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backpacker

Discussion in 'Lingua Latina (Latin)' started by Casquilho, Jan 17, 2013.

  1. Casquilho Senior Member

    São Paulo, Brazil
    Portuguese - Brazil
    Here is a challenge, guys: how can I say "backpacker", following the structure of Latin? I know it will probably be modern Latin and it is ok.

    I mean "backpacker" as conjugating the ideas of "backpack" and "traveler"; I think viator or peregrinator translates the last, and I've found sacciperium as an approximated correspondence to "backpack".

    Can you help me?
     
  2. wandle

    wandle Senior Member

    London
    English - British
    The question really is, what do you want to say?
    mantica is a bag that was regularly carried on the back or over the shoulder.
    A traveller in the ancient would naturally have a bag, so that to speak of travelling with a bag on your back would be unnecessary as it would be understood.
     
  3. Ben Jamin Senior Member

    Norway
    Polish
    Viator pedester?
     
  4. Scholiast Senior Member

    Reading, UK
    English - UK
    sarcinifer?
     
  5. Casquilho Senior Member

    São Paulo, Brazil
    Portuguese - Brazil
    wandle, I would like to convey this idea: http://en.wikipedia.org/wiki/Backpacking_(travel) - in Pt we say "mochileiro" and "mochilão" (from "mochila") for "backpacker" and "backpacking" respectively.
    If it's possible to construct a single word in Latin for that, all the better, I don't mind if it be a neologism.

    Scholiast, I like your sarcinifer, but what is the root?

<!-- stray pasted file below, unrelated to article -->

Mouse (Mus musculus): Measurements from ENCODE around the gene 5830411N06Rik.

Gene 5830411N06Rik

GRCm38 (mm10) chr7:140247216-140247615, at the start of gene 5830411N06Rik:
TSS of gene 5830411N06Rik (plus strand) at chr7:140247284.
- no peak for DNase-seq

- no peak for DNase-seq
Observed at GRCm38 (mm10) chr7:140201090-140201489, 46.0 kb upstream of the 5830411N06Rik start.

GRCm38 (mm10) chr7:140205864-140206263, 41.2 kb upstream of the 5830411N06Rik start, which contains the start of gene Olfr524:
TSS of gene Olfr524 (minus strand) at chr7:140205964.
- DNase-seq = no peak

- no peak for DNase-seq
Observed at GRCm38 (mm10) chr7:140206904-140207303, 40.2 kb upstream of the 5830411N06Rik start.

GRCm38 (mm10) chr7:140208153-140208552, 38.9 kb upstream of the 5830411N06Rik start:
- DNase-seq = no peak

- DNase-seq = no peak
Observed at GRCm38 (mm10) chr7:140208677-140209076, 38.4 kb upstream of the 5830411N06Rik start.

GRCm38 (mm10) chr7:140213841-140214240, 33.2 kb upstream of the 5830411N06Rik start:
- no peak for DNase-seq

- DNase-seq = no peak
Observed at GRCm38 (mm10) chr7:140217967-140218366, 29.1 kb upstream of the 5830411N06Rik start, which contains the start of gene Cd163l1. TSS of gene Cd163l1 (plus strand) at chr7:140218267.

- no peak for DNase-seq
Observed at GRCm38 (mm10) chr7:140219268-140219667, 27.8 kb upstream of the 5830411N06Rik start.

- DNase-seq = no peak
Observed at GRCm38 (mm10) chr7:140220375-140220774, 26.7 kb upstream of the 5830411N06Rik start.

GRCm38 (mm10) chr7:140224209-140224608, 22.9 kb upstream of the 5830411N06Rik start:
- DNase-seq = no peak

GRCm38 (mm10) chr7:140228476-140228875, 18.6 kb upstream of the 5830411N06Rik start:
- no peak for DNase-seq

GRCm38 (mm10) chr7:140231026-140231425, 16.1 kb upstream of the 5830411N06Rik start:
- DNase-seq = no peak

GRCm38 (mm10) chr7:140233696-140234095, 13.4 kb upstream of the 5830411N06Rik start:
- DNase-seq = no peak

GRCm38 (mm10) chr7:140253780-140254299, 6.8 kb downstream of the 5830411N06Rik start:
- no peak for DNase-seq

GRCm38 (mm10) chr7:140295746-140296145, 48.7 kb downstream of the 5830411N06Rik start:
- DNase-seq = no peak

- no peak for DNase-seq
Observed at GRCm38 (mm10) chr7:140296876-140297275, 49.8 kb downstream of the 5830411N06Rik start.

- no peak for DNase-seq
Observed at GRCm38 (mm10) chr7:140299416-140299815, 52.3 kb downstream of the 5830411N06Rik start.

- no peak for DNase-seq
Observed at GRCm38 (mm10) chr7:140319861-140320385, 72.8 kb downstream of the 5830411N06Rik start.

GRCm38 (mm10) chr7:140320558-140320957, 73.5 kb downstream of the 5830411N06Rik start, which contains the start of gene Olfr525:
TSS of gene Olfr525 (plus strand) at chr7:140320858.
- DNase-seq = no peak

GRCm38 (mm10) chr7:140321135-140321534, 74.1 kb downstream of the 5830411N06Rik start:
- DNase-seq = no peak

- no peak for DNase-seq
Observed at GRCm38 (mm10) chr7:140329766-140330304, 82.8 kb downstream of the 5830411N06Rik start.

6. Scholiast Senior Member

    Reading, UK
    English - UK
    sarcina = (military - but not exclusively) baggage - shoulder-borne.

    -ifer as in signifer, crucifer,indeed Lucifer.
     
  7. Casquilho Senior Member

    São Paulo, Brazil
    Portuguese - Brazil
    Thank you! I think sarcinifer peregrinator express the idea.
     
  8. Scholiast Senior Member

    Reading, UK
    English - UK
    saluete et iterum!

    sarcinifer peregrinus might be a tad neater.

    Σ
     
  9. Casquilho Senior Member

    São Paulo, Brazil
    Portuguese - Brazil
    Thanks to all!
     
  10. Ben Jamin Senior Member

    Norway
    Polish
    I think that before starting a translation process one should decide what is the purpose of the translation. Do we want to translate the word as a sum of elements or as a meaning? Sarcinifer conveys the meaning of a person carrying a bag on the shoulders, but is this really the meaning of backpacker? Does it mean anybody that carries a burden on the shoulders? Are for instance the Sherpas carrying the luggage of tourists in Himalaya backpackers?
     
  11. wandle

    wandle Senior Member

    London
    English - British
    Well said, Ben Jamin. That is why I asked the question in post 2.
    It would help to have an English sentence containing 'backpacker' to show the intended meaning.
     
  12. Ben Jamin Senior Member

    Norway
    Polish
    I think that the essential meaning of a backpacker is a traveler that wants to travel using little money, usually at the expense of comfort. The traveler may or may not actually carry a backpack.
     

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